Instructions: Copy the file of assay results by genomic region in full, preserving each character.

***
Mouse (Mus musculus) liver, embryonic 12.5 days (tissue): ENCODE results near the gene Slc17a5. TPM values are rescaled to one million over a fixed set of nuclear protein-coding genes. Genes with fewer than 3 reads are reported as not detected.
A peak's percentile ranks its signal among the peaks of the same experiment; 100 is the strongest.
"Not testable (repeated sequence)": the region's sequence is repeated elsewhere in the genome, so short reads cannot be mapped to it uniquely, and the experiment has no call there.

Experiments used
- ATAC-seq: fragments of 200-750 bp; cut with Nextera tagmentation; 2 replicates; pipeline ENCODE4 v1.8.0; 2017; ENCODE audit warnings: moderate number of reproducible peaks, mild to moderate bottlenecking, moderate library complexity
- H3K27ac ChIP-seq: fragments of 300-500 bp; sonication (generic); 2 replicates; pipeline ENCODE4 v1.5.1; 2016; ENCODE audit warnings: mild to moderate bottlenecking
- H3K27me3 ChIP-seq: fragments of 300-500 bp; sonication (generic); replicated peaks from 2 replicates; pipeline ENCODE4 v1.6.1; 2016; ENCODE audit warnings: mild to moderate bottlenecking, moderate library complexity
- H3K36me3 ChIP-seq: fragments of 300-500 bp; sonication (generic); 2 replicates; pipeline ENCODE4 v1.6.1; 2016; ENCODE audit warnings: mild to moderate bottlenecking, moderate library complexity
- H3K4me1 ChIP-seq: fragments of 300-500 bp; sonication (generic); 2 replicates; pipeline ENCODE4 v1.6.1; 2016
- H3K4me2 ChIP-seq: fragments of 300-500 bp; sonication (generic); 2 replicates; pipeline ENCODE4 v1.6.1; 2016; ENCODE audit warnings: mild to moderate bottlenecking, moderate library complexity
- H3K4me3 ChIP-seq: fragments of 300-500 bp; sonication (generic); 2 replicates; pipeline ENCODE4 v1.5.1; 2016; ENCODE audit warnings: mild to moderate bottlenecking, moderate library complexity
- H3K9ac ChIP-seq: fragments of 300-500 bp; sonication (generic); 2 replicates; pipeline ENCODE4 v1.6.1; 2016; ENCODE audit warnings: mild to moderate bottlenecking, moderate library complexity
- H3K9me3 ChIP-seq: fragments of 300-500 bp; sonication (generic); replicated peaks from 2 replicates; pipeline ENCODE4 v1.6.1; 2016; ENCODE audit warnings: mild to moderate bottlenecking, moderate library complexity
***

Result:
Mouse (Mus musculus) liver, embryonic 12.5 days (tissue): ENCODE results near the gene Slc17a5. TPM values are rescaled to one million over a fixed set of nuclear protein-coding genes. Genes with fewer than 3 reads are reported as not detected.
A peak's percentile ranks its signal among the peaks of the same experiment; 100 is the strongest.
"Not testable (repeated sequence)": the region's sequence is repeated elsewhere in the genome, so short reads cannot be mapped to it uniquely, and the experiment has no call there.

Experiments used
- ATAC-seq: fragments of 200-750 bp; cut with Nextera tagmentation; 2 replicates; pipeline ENCODE4 v1.8.0; 2017; ENCODE audit warnings: moderate number of reproducible peaks, mild to moderate bottlenecking, moderate library complexity
- H3K27ac ChIP-seq: fragments of 300-500 bp; sonication (generic); 2 replicates; pipeline ENCODE4 v1.5.1; 2016; ENCODE audit warnings: mild to moderate bottlenecking
- H3K27me3 ChIP-seq: fragments of 300-500 bp; sonication (generic); replicated peaks from 2 replicates; pipeline ENCODE4 v1.6.1; 2016; ENCODE audit warnings: mild to moderate bottlenecking, moderate library complexity
- H3K36me3 ChIP-seq: fragments of 300-500 bp; sonication (generic); 2 replicates; pipeline ENCODE4 v1.6.1; 2016; ENCODE audit warnings: mild to moderate bottlenecking, moderate library complexity
- H3K4me1 ChIP-seq: fragments of 300-500 bp; sonication (generic); 2 replicates; pipeline ENCODE4 v1.6.1; 2016
- H3K4me2 ChIP-seq: fragments of 300-500 bp; sonication (generic); 2 replicates; pipeline ENCODE4 v1.6.1; 2016; ENCODE audit warnings: mild to moderate bottlenecking, moderate library complexity
- H3K4me3 ChIP-seq: fragments of 300-500 bp; sonication (generic); 2 replicates; pipeline ENCODE4 v1.5.1; 2016; ENCODE audit warnings: mild to moderate bottlenecking, moderate library complexity
- H3K9ac ChIP-seq: fragments of 300-500 bp; sonication (generic); 2 replicates; pipeline ENCODE4 v1.6.1; 2016; ENCODE audit warnings: mild to moderate bottlenecking, moderate library complexity
- H3K9me3 ChIP-seq: fragments of 300-500 bp; sonication (generic); replicated peaks from 2 replicates; pipeline ENCODE4 v1.6.1; 2016; ENCODE audit warnings: mild to moderate bottlenecking, moderate library complexity